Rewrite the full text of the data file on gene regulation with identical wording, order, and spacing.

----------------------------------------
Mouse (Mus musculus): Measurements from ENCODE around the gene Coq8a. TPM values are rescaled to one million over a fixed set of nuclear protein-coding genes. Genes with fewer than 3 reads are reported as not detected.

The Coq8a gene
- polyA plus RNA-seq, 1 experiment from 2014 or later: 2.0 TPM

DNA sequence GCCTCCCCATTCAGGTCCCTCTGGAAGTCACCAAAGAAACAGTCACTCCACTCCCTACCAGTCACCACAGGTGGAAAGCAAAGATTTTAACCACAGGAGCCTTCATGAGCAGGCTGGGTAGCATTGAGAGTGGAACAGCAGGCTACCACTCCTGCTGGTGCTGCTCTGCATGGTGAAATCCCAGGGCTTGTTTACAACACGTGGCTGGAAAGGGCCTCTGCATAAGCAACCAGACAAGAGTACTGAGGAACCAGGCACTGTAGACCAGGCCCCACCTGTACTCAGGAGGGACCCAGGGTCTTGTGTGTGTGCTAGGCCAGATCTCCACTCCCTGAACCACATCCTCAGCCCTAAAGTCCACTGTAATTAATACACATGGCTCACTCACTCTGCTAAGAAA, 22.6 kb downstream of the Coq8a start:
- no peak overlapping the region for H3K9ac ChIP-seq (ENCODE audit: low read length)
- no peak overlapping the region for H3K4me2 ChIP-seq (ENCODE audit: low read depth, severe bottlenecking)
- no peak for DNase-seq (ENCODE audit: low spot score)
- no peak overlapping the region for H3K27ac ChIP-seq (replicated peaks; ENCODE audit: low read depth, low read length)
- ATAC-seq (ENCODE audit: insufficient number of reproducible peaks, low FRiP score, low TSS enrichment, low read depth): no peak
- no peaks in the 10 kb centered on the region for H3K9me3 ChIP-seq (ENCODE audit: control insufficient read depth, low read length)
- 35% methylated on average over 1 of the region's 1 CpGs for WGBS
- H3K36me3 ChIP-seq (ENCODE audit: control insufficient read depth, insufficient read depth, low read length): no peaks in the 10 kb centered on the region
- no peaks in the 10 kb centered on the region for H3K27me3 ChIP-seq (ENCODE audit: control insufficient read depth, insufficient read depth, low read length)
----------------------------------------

Mouse (Mus musculus): Measurements from ENCODE around the gene Coq8a. TPM values are rescaled to one million over a fixed set of nuclear protein-coding genes. Genes with fewer than 3 reads are reported as not detected.

The Coq8a gene
- polyA plus RNA-seq, 1 experiment from 2014 or later: 2.0 TPM

DNA sequence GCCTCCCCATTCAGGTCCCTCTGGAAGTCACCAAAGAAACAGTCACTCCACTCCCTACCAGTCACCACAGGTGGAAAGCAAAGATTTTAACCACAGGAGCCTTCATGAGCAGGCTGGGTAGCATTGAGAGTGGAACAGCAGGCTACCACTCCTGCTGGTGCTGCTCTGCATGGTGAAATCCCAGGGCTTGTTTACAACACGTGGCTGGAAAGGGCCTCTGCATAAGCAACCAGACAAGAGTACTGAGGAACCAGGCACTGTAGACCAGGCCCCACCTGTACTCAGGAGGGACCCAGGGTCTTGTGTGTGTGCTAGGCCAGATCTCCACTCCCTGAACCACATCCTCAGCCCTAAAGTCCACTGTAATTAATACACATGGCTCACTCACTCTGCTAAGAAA, 22.6 kb downstream of the Coq8a start:
- no peak overlapping the region for H3K9ac ChIP-seq (ENCODE audit: low read length)
- no peak overlapping the region for H3K4me2 ChIP-seq (ENCODE audit: low read depth, severe bottlenecking)
- no peak for DNase-seq (ENCODE audit: low spot score)
- no peak overlapping the region for H3K27ac ChIP-seq (replicated peaks; ENCODE audit: low read depth, low read length)
- ATAC-seq (ENCODE audit: insufficient number of reproducible peaks, low FRiP score, low TSS enrichment, low read depth): no peak
- no peaks in the 10 kb centered on the region for H3K9me3 ChIP-seq (ENCODE audit: control insufficient read depth, low read length)
- 35% methylated on average over 1 of the region's 1 CpGs for WGBS
- H3K36me3 ChIP-seq (ENCODE audit: control insufficient read depth, insufficient read depth, low read length): no peaks in the 10 kb centered on the region
- no peaks in the 10 kb centered on the region for H3K27me3 ChIP-seq (ENCODE audit: control insufficient read depth, insufficient read depth, low read length)